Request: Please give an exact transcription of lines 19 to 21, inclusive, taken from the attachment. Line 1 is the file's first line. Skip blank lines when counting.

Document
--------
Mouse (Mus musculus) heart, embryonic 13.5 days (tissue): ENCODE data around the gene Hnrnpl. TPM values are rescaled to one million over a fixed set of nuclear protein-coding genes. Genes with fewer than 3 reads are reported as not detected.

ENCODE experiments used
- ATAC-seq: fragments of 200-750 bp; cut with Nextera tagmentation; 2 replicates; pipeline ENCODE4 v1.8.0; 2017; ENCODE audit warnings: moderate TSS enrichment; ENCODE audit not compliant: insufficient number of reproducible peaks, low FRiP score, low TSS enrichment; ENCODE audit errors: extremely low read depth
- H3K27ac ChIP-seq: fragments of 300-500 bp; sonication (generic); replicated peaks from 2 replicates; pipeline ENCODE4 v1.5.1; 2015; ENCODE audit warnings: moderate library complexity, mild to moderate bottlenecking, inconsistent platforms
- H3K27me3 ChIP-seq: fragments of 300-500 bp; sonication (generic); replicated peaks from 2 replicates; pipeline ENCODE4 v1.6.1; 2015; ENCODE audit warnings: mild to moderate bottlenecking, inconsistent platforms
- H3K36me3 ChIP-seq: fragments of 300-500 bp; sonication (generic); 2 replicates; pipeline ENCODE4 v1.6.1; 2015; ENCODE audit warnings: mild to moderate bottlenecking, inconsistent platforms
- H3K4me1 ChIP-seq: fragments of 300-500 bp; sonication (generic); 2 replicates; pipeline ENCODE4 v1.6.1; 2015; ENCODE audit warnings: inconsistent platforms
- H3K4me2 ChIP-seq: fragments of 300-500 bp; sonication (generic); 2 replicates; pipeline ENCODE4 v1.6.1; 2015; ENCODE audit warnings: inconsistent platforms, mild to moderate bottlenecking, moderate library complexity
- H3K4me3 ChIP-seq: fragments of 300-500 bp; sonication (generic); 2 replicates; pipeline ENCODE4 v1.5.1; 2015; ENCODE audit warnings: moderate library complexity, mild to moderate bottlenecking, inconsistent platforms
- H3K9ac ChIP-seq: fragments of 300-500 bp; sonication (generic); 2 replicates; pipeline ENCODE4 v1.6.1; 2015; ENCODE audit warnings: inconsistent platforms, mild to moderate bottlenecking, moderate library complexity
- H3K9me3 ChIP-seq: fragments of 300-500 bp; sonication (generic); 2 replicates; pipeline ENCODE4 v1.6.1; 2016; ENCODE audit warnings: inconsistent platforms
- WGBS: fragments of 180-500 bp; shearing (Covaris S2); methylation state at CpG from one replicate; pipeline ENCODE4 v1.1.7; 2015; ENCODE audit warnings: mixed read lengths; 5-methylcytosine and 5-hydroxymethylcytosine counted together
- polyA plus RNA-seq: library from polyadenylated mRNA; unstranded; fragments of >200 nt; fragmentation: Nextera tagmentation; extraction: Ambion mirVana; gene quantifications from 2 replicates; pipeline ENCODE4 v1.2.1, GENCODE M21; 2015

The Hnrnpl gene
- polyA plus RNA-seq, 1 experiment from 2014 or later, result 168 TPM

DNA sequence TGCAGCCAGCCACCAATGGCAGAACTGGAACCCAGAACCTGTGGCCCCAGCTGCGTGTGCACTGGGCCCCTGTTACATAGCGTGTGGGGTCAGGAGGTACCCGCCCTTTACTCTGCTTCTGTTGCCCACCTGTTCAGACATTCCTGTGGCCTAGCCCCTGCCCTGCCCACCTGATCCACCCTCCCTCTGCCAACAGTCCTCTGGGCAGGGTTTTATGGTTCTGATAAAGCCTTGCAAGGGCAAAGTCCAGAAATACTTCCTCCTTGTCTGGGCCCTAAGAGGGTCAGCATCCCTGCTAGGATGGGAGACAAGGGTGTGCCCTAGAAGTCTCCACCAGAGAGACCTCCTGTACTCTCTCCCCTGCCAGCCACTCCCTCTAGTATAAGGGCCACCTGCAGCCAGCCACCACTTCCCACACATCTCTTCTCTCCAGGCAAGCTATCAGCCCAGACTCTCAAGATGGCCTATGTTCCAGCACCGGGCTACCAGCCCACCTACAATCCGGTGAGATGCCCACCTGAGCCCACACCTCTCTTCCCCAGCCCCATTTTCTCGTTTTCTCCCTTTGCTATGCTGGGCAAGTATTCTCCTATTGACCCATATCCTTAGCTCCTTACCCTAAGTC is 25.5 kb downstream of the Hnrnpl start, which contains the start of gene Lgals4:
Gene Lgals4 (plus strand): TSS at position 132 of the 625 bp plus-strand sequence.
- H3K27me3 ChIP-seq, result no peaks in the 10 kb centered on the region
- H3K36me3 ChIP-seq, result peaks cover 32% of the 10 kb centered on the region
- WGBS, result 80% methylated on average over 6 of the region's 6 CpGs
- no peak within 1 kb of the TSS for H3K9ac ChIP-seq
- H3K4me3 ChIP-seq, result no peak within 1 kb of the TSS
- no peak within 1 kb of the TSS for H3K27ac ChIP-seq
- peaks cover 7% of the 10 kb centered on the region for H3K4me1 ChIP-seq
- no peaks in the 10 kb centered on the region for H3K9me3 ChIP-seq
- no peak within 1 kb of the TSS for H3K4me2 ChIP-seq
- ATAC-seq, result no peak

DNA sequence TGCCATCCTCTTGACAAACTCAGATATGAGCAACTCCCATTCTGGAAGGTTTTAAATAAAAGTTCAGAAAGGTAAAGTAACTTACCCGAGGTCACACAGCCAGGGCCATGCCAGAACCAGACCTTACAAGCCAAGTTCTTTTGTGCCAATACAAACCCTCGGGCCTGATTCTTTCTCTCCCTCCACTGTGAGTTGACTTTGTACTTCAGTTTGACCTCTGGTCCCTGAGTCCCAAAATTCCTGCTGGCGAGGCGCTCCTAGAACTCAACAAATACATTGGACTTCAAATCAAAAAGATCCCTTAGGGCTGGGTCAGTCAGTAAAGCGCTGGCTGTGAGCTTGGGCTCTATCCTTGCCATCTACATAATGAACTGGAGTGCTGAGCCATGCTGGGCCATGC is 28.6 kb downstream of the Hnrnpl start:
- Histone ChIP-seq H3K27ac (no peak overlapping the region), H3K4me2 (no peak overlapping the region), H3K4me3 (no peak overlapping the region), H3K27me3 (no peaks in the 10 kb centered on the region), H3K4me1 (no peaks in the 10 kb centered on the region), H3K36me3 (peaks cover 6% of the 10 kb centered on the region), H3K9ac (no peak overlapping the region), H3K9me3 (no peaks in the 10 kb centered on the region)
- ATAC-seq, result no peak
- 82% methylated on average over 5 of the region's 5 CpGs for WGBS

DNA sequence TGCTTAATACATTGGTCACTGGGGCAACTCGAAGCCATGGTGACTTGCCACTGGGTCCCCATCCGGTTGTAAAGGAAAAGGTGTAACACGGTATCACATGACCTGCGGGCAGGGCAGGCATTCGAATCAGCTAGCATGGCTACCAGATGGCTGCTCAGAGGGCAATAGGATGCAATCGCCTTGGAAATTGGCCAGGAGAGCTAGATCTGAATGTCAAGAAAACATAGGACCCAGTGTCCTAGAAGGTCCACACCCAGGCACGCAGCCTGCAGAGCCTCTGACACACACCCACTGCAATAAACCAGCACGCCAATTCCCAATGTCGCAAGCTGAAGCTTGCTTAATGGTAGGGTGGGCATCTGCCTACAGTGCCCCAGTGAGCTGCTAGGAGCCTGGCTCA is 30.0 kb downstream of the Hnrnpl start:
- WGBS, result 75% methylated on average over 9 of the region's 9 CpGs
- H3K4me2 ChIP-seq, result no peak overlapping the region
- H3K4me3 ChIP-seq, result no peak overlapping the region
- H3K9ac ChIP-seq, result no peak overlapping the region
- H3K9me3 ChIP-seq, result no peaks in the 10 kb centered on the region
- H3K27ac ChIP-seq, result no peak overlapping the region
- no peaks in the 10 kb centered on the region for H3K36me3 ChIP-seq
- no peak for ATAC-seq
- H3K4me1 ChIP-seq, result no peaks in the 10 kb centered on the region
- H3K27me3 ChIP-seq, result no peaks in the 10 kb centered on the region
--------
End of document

- H3K36me3 ChIP-seq, result peaks cover 32% of the 10 kb centered on the region
- WGBS, result 80% methylated on average over 6 of the region's 6 CpGs
- no peak within 1 kb of the TSS for H3K9ac ChIP-seq